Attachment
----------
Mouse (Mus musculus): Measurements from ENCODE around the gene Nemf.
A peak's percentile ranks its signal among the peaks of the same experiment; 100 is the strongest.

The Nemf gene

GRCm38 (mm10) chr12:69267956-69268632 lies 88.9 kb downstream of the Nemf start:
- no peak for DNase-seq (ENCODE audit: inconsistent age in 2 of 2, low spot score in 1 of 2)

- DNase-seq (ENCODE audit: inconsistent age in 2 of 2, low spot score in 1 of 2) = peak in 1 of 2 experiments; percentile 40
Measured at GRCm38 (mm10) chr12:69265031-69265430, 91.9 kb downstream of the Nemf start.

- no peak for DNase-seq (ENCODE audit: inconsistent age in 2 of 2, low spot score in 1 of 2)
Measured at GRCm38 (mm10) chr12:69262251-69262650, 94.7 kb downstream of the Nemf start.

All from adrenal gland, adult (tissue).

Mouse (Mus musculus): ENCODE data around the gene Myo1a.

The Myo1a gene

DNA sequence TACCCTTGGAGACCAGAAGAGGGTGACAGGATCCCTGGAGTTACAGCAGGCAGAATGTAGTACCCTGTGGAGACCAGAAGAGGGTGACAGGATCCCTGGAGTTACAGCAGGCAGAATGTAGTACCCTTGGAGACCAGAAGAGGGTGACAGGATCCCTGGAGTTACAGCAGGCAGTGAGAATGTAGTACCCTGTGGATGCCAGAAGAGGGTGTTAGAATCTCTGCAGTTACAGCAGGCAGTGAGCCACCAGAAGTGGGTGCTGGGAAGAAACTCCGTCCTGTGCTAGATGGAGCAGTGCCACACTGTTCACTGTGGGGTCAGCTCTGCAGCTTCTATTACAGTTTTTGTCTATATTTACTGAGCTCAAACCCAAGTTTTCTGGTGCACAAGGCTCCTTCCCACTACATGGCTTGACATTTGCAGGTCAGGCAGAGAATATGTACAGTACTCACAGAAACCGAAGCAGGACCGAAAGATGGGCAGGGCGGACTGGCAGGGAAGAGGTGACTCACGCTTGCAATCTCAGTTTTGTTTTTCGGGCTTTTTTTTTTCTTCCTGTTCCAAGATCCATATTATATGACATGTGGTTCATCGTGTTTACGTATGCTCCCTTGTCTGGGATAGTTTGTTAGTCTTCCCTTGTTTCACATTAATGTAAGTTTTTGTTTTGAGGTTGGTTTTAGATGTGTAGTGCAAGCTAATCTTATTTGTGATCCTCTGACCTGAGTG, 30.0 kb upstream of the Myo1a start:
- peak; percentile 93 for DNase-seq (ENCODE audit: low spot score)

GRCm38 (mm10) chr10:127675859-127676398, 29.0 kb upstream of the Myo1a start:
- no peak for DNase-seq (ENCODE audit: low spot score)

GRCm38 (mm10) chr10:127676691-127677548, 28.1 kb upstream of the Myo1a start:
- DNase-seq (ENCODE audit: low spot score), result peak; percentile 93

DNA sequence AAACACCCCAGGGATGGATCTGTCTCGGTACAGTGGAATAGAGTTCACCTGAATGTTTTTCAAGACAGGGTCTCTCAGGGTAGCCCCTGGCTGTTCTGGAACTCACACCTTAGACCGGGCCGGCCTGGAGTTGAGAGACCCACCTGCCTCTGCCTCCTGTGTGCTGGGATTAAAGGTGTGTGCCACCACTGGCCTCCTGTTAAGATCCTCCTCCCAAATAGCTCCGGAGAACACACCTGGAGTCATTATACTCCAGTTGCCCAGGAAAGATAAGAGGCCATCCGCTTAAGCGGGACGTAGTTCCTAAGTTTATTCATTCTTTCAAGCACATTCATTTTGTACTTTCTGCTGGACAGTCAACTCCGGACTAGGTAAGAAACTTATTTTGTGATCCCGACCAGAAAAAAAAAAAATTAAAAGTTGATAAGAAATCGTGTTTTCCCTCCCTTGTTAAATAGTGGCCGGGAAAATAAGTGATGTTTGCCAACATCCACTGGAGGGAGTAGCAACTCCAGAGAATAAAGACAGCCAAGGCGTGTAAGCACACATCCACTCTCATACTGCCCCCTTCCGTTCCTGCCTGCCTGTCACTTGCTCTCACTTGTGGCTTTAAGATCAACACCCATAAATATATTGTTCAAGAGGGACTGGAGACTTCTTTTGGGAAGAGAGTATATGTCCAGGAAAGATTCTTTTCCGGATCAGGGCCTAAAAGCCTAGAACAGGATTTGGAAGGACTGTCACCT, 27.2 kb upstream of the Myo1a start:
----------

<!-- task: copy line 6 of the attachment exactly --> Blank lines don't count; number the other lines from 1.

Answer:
- DNase-seq (ENCODE audit: inconsistent age in 2 of 2, low spot score in 1 of 2) = peak in 1 of 2 experiments; percentile 40